The remaining authors declare that the research was conducted in the absence of any commercial or financial relationships that could be construed as a potential conflict of interest.
The handling Editor declared a shared affiliation, though no other collaboration, with one of the authors AB at the time of review.
The authors would like to thank Dr. Felipe Agustin Vial Undurraga for his precious suggestion regarding the implementation of Laplacian transform in the study.
Angelucci, A., Levitt, J. B., and Lund, J. S. (2002). Anatomical origins of the classical receptive field and modulatory surround field of single neurons in macaque visual cortical area V1. Prog. Brain Res. 136, 373–388. doi: 10.1016/S0079-6123(02)36031-X
Beck, S., Richardson, S. P., Shamim, E. A., Dang, N., Schubert, M., and Hallett, M. (2008). Short intracortical and surround inhibition are selectively reduced during movement initiation in focal hand dystonia. J. Neurosci. 28,10363–10369. doi: 10.1523/JNEUROSCI.3564-08.2008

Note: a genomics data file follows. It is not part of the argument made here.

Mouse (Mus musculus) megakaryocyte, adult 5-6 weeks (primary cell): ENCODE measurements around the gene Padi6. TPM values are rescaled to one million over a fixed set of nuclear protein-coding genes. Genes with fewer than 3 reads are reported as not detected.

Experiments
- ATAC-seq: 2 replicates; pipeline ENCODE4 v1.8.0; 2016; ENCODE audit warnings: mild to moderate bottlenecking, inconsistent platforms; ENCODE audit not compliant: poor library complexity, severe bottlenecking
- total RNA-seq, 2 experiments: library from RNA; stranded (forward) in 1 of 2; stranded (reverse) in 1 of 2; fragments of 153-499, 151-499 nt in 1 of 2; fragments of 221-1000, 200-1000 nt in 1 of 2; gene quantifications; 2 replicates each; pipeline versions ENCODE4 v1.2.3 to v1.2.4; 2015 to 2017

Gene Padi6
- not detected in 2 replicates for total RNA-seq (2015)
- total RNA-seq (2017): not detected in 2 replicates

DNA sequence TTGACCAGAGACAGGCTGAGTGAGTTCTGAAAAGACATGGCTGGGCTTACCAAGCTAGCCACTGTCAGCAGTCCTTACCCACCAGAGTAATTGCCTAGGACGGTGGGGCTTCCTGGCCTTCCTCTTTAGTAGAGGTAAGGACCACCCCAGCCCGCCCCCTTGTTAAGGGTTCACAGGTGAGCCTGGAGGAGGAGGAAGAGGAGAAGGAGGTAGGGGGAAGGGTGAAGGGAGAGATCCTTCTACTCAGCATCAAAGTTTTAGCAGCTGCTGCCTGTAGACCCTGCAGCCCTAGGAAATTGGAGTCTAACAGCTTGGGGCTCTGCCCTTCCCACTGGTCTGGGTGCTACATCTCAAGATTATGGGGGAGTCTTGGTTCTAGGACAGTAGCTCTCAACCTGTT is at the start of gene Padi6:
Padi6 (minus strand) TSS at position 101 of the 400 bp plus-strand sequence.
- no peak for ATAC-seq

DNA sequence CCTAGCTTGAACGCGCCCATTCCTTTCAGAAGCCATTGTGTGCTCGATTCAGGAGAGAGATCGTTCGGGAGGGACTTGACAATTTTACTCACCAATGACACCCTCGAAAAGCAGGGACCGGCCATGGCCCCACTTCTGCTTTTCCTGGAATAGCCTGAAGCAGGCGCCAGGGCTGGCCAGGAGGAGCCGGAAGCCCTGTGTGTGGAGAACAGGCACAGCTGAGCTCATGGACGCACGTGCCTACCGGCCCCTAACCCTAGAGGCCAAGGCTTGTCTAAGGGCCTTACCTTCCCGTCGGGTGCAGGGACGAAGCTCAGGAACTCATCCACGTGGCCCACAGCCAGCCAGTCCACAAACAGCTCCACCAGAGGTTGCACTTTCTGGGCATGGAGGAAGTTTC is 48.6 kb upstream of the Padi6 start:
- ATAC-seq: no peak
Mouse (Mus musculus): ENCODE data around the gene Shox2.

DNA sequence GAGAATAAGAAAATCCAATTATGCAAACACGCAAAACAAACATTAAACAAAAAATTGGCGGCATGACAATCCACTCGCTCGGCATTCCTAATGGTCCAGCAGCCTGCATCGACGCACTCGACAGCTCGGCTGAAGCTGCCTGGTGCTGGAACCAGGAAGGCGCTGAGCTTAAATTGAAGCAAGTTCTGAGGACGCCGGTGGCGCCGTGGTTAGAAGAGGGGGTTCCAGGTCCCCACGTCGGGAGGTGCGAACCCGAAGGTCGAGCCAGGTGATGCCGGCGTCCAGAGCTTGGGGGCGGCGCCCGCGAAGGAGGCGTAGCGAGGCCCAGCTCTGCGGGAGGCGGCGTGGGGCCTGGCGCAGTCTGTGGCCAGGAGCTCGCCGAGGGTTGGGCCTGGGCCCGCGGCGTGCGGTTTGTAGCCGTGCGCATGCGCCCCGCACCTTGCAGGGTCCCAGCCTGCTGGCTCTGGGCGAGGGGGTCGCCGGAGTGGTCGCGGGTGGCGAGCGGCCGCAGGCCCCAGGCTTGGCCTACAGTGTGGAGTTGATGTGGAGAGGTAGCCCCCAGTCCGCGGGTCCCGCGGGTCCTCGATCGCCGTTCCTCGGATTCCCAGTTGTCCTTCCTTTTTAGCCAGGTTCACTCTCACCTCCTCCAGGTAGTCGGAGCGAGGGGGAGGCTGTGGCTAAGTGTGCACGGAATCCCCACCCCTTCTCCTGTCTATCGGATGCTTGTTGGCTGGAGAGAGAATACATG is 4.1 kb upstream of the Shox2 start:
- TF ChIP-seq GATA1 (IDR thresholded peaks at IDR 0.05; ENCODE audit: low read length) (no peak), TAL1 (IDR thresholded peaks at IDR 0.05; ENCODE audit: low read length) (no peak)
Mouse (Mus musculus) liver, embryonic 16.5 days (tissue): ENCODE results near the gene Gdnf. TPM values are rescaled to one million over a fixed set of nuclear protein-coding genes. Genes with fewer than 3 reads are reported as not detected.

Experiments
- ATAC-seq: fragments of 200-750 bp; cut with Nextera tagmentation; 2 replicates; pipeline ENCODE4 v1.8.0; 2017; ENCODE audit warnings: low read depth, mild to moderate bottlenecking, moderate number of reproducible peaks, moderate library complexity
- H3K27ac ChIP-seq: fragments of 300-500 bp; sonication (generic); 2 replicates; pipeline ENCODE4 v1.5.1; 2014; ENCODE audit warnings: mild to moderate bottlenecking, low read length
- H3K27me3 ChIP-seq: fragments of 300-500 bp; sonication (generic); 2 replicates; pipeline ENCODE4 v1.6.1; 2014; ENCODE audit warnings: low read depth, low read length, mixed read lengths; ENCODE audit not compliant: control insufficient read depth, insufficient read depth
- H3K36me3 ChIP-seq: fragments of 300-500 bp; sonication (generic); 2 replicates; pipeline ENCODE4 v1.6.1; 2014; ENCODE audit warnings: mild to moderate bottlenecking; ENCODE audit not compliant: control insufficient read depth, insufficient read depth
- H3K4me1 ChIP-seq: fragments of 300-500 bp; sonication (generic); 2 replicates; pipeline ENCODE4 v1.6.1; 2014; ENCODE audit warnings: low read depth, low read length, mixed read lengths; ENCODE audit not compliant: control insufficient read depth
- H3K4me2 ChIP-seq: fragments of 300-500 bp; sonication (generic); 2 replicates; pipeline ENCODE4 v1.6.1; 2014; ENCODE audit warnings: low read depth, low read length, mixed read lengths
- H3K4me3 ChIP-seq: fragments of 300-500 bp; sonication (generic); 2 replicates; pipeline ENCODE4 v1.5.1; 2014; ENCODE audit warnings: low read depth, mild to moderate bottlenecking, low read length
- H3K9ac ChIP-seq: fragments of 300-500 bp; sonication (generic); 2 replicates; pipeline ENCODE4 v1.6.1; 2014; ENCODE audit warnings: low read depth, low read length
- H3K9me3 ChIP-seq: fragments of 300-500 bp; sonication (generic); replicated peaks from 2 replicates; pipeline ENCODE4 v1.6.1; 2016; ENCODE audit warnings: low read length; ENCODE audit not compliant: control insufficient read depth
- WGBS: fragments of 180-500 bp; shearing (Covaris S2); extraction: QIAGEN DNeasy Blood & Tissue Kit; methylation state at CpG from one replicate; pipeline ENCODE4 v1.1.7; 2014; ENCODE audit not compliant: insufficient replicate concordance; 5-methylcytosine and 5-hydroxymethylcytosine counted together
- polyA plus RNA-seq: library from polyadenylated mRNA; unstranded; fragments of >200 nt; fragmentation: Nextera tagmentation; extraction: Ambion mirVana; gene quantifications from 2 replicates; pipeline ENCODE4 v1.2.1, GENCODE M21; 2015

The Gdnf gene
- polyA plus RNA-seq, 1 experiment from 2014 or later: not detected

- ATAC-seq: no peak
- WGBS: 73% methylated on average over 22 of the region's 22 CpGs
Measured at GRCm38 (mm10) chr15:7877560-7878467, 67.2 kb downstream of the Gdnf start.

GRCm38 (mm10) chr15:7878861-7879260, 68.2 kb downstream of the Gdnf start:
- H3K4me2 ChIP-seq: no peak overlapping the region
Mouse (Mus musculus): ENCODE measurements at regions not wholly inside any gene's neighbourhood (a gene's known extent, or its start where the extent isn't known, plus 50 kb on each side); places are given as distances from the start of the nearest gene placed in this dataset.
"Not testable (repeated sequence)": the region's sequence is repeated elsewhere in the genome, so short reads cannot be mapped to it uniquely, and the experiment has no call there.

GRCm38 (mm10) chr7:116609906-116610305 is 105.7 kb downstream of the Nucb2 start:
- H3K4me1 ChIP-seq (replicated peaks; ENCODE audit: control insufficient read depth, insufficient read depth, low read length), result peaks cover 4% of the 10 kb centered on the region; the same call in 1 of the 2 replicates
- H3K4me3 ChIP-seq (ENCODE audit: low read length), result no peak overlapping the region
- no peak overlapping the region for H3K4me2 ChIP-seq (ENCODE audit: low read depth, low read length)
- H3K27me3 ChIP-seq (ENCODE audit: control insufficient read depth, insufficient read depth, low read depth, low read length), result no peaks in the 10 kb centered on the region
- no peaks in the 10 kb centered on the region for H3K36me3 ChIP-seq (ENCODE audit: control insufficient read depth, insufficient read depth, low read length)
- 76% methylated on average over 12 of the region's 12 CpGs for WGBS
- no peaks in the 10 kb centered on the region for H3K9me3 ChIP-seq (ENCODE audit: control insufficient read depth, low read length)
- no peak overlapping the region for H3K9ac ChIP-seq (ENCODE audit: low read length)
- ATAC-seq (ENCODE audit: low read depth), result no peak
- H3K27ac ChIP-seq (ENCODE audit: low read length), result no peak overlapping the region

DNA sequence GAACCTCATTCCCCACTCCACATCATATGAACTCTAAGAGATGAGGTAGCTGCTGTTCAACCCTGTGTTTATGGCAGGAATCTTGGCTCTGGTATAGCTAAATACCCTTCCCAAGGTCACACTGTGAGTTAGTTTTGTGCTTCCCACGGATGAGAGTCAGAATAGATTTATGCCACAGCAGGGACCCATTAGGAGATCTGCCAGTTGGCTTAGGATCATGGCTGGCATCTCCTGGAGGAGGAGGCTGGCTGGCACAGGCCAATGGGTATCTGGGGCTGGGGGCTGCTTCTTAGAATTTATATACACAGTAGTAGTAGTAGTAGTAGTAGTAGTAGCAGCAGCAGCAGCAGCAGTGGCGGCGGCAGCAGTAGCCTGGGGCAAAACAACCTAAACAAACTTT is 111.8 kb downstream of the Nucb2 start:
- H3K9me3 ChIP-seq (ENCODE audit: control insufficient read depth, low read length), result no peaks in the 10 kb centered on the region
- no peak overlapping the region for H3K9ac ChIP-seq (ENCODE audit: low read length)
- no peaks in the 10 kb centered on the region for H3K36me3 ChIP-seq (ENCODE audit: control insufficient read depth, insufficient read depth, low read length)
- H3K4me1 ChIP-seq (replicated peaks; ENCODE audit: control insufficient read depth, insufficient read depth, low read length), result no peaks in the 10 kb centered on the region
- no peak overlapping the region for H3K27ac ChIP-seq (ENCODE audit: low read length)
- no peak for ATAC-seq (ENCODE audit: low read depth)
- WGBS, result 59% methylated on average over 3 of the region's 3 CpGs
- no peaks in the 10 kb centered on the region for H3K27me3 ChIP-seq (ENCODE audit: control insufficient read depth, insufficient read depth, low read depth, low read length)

Belvisi, D., Kassavetis, P., Bologna, M., Edwards, M. J., Berardelli, A., and Rothwell, J. C. (2014). Associative plasticity in surround inhibition circuits in human motor cortex. Eur. J. Neurosci. 40, 3704–3710. doi: 10.1111/ejn.12738
Bender, S., Basseler, K., Sebastian, I., Resch, F., Kammer, T., Oelkers-Ax, R., et al. (2005). Electroencephalographic response to transcranial magnetic stimulation in children: evidence for giant inhibitory potentials. Ann. Neurol. 58, 58–67. doi: 10.1002/ana.20521
Biabani, M., Fornito, A., Mutanen, T., Morrow, J., and Rogasch, N. (2019). Sensory contamination in TMS-EEG recordings: can we isolate TMS-evoked neural activity? Brain Stimul. 12:473. doi: 10.1016/j.brs.2018.12.543
Bonato, C., Miniussi, C., and Rossini, P. M. (2006). Transcranial magnetic stimulation and cortical evoked potentials: a TMS/EEG co-registration study. Clin. Neurophysiol. 117, 1699–1707. doi: 10.1016/j.clinph.2006.05.006